“In God’s Name” sold 6 million copies.
By the standards of a church that rarely tries to clarify controversies — and indeed abides a certain level of mystery — its next step amounted to a bold counterstrike. In 1987, Archbishop John Foley, an official in the Vatican communications office, got in touch with yet another British journalist and author, John Cornwell, offering him the mission of dispelling the falsehoods. Cornwell, a lapsed Catholic and former seminarian, headed to Rome and started knocking on the doors of the key players. After being invited to a private Mass with John Paul II — a de facto blessing for the project — many of those doors started to swing open.
The Vatican had falsely indicated who found the body, it turned out, simply out of shame to admit that a woman — a nun working in the papal apartments — was the one who had entered the papal bedroom. What’s more, John Paul I did not appear to have a secret agenda, nor any appetite for digging into the church’s finances. And the circumstantial evidence used to connect Marcinkus to a murder plot could be easily dismissed: The archbishop was an early riser, and it was routine for him to be in the Vatican by 6:30 a.m.
Cornwell, in that sense, served exactly the role the Vatican had hoped for. But he was anything but an institutional mouthpiece — and he used his long talks with gossipy prelates to create a new theory of John Paul I’s death.
According to the narrative Cornwell developed, John Paul I’s brief pontificate had been careering toward disaster — and many in the Vatican could see it. The Curia mocked the new pope as unsophisticated, childish, with a “Reader’s Digest-mentality.” And he was breaking under the pressure of his role. Leaning heavily on interviews with John Paul I’s priest-secretaries, Cornwell described the pope as asking daily, “Why did they choose me?” John Paul I believed his selection had been a grave mistake.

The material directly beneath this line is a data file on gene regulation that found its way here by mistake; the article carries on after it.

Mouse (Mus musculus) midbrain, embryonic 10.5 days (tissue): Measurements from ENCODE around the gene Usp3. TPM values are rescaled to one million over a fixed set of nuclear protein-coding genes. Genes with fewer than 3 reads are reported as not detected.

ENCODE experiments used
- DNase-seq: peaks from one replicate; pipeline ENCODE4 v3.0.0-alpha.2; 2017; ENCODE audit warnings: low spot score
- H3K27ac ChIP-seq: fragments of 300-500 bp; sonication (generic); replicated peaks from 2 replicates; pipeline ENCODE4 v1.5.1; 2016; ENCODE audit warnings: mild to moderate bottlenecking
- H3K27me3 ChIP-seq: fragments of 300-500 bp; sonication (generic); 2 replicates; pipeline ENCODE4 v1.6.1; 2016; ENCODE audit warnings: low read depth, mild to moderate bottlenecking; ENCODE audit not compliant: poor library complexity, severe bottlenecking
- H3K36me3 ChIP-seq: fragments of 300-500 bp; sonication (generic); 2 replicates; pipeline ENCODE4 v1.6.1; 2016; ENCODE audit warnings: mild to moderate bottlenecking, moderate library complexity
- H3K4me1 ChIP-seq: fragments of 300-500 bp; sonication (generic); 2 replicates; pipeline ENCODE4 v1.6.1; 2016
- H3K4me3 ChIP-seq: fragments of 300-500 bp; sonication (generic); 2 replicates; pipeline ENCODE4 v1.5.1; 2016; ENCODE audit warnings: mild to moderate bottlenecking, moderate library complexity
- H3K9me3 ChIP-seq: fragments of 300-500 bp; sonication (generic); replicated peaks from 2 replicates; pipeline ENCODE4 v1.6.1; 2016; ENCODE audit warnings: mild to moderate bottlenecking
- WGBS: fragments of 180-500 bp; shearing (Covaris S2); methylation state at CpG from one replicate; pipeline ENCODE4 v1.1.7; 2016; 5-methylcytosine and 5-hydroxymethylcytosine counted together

“He was not going to be a great pope,” Cornwell, now 81, said in a phone interview from London.
Cornwell’s book included an anecdote, relayed by one of John Paul I’s secretaries, John Magee, of a day when the pope let slip a clutch of documents while walking in a roof-deck garden. The pages fluttered downward, scattering across several roofs, and the pope was in despair, saying, “Oh my God, oh my God.” Magee suggested John Paul I go lie down. The Vatican fire brigade eventually managed to collect every piece of paper. But all the while, the pope was curled up in a fetal position on his bed, according to Magee, broken by even modest adversity.
Cornwell had no doubt that John Paul I’s death was natural — either a heart attack or an embolism. The pope had a track record of circulatory problems; his lower legs were swollen. He’d complained of chest pain hours before his death.
But the book, in its most controversial part, claimed that John Paul I’s death was connected to his fractured mental state. One of the pope’s nieces, Lina Petri, was quoted as saying that perhaps the stressed pontiff had neglected to take anticoagulant medication. (Petri, in an interview with The Washington Post, said she “could not possibly know” whether her uncle had or hadn’t taken medication.)